Since opening its new location last month, Karl's Hauling feels confident about its new drop-off recycling system, while still eyeing the possibility of providing curbside pick up for Tiffin residents.
Vicki Turco, co-business partner of Karl's Hauling, said the new recycling drop-off location at 72 Adams St. is beginning to see more recyclers, and a better response than it did initially.
"There's been a little more people coming in through here," she said. "A lot of people only take in their recycling once a month, so they go to the other end and realize it's closed, they come here. So it's starting to increase more."
PHOTO BY ZACH GASE
Jeff Turco tosses a couple of plastic bottles into the No. 2 plastics bin at his business Friday.
Turco said the ultimate goal for Karl's is to start collecting recyclables through a curbside service. She said she hopes Karl's will go curbside within the next five or six months.
Tim Wasserman, director of OSS Solid Waste District, agreed curbside recycling is ultimately the best option for recycling
"In a city (the size of Tiffin), curbside makes the most sense," Wasserman said. "We have been serving for a number of years with a regular drop-off program. It works, but I don't think it's the best way to do it."
Rich Cline, chairman of the streets, sidewalks and sewers committee for Tiffin City Council, said he also hopes to eventually move toward a curbside system, but he said cost is the main drawback.
"I'm sure the trash haulers would provide it as a service now if the consumers were willing to pay for it," he said. "But at this time, the costs of it are just too great for the consumers to provide that as a service. I think it's definitely the goal, for us to be doing a curbside recycling program with the trash haulers, but it will take some time. I definitely think that's where we will end up eventually."
Wasserman said Karl's current drop-off system serves as the best option for recycling, until the curbside pickup becomes a more possible option.
The biggest transition recyclers face with the new system is they now have to separate recyclable items, as opposed to bringing all of the items in a single container.
"Everybody had their stuff mixed together," she said. "It's starting to get better, where everybody is starting to separate it how we want to do it here."
Turco said Karl's only accepts plastics No. 1 and 2, aluminum cans, steel cans, glass, newspapers, magazines, junk mail, office paper, paperboard and cardboard. She said Karl's is hoping to start accepting electronics, such as DVD players, computers and cell phones, as soon as mid-October.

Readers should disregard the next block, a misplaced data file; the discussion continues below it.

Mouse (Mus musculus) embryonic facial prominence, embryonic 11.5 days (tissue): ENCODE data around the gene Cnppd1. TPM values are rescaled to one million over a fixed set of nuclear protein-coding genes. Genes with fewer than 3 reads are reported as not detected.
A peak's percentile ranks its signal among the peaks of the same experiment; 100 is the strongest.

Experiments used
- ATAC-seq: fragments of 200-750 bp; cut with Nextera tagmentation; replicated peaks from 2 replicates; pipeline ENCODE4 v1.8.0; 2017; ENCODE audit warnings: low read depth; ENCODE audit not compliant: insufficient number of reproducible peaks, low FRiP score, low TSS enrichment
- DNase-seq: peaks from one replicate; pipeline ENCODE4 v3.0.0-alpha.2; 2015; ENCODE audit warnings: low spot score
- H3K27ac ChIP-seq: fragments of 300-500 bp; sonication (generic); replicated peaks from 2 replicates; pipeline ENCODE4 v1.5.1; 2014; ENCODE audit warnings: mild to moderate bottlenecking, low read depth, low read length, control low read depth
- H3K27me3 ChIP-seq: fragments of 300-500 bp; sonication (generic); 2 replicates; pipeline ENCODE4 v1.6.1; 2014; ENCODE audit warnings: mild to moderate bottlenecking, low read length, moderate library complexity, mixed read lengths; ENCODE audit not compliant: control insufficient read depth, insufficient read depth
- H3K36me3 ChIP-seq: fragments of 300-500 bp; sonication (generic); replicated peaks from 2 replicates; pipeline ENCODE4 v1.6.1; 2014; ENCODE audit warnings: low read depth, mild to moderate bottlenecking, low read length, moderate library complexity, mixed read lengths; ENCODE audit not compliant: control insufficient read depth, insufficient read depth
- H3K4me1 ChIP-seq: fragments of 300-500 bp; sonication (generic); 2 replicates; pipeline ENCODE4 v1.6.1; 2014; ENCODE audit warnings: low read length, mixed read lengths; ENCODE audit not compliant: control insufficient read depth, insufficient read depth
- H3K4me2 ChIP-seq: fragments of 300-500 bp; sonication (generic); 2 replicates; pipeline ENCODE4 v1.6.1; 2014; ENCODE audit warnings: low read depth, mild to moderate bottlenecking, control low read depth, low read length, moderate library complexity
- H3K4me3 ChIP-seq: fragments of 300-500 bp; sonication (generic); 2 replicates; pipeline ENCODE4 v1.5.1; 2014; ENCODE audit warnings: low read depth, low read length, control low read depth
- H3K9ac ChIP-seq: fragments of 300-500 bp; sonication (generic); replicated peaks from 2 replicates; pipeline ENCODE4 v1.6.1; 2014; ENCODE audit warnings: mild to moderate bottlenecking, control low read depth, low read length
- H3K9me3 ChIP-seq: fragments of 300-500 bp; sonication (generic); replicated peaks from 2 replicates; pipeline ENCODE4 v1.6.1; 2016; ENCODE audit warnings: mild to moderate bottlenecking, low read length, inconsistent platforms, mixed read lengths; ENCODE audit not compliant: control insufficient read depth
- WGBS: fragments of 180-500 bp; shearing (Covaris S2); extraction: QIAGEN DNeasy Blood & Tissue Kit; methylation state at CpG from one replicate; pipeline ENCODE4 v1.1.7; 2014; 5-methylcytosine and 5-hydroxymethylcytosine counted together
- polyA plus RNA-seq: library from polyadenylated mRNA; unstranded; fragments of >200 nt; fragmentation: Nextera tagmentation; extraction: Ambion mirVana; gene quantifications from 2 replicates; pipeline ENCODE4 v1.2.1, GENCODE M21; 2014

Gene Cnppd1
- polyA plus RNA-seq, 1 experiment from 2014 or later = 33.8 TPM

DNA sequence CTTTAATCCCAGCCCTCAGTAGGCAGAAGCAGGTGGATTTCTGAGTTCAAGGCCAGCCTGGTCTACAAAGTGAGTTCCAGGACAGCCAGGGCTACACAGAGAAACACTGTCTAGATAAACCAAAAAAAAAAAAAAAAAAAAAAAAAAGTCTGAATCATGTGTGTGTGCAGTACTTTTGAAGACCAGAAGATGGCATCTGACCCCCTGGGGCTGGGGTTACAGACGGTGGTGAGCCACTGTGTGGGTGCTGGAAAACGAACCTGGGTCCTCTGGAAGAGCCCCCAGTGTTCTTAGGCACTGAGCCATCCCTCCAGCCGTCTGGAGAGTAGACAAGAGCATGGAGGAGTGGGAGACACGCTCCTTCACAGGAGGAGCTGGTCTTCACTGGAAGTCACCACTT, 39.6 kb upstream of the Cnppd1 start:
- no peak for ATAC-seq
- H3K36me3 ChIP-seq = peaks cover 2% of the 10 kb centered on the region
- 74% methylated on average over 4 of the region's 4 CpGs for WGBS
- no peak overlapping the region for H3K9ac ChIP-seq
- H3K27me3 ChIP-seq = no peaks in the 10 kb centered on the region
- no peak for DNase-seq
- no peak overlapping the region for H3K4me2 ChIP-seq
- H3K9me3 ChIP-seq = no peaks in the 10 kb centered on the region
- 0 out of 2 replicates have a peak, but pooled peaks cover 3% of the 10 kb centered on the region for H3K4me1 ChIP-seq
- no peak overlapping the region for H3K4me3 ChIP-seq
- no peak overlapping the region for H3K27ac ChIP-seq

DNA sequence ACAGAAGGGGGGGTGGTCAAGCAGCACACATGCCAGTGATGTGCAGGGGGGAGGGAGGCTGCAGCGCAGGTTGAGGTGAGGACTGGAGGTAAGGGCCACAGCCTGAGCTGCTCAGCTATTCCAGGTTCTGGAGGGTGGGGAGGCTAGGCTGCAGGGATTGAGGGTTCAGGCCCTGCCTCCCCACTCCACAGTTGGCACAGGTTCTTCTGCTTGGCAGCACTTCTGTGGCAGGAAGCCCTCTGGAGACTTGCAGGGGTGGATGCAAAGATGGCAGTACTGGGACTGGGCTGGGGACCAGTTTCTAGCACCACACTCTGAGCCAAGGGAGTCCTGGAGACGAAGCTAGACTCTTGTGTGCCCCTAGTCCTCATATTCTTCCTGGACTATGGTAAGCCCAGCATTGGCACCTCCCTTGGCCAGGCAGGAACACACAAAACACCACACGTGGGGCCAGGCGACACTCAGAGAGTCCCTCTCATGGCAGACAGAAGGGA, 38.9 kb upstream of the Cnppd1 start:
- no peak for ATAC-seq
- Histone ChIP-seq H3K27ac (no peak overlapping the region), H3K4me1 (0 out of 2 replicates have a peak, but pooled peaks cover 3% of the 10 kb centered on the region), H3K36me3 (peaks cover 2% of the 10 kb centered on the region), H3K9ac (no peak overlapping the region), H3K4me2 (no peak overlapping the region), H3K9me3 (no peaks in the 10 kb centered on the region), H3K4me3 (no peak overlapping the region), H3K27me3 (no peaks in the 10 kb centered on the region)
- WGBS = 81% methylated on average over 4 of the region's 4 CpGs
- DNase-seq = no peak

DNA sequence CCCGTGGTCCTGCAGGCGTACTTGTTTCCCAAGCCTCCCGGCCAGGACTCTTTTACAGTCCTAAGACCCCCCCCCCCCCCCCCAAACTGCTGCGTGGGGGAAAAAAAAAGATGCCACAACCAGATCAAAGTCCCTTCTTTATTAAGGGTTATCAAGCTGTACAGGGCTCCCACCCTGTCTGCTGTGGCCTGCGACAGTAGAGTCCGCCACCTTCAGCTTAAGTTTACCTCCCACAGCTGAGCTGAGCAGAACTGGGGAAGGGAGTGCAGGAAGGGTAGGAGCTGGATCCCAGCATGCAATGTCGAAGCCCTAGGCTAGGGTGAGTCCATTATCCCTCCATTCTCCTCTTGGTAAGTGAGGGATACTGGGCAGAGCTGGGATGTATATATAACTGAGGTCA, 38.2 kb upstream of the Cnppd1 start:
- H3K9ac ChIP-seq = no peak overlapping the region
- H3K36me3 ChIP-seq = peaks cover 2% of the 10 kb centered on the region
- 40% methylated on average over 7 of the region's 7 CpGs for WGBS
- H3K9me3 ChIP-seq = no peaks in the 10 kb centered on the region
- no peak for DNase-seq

Jeff Turco, co-business partner for Karl's Hauling, said the biggest hassle with the new recycling drop-off is that people keep bringing in materials that are not Karl's does not accept for recycling. He said the most common items brought in that cannot be recycled include toys, packaging that does not have numbers on it, gas cans, motor oil jugs and containers that aren't cleaned out.
Karl's Hauling offers assistance sorting the recyclables, but urges people to have items presorted.
Cline said having a private business such as Karl's handle the recycling duties in town has many benefits.
"Obviously, the benefits for the taxpayers are that they aren't paying for it directly," he said. "There's also a chance of increased efficiency any time a private business is handling something versus government. Also there's, hopefully, a chance for Karl's to make some profit from their recycling and, hopefully, be able to offer even better services than what was offered before."
Wasserman said he does not anticipate much difference in the number of people recycling at Karl's new drop-off location, compared to the old site, but thinks many people in Tiffin care about recycling.
"Obviously, the residents of the city really embrace recycling," Wasserman said. "We saw a really good response at the drop-off that we ran at the Tiffin Parks and Rec. I think Seneca County residents have expressed a real interest in recycling. We did have a lot of traffic at that site; it was getting to be overwhelmed a little bit because participation was so high. I think that says a lot about the residents of Tiffin and Seneca County. They really want to recycle."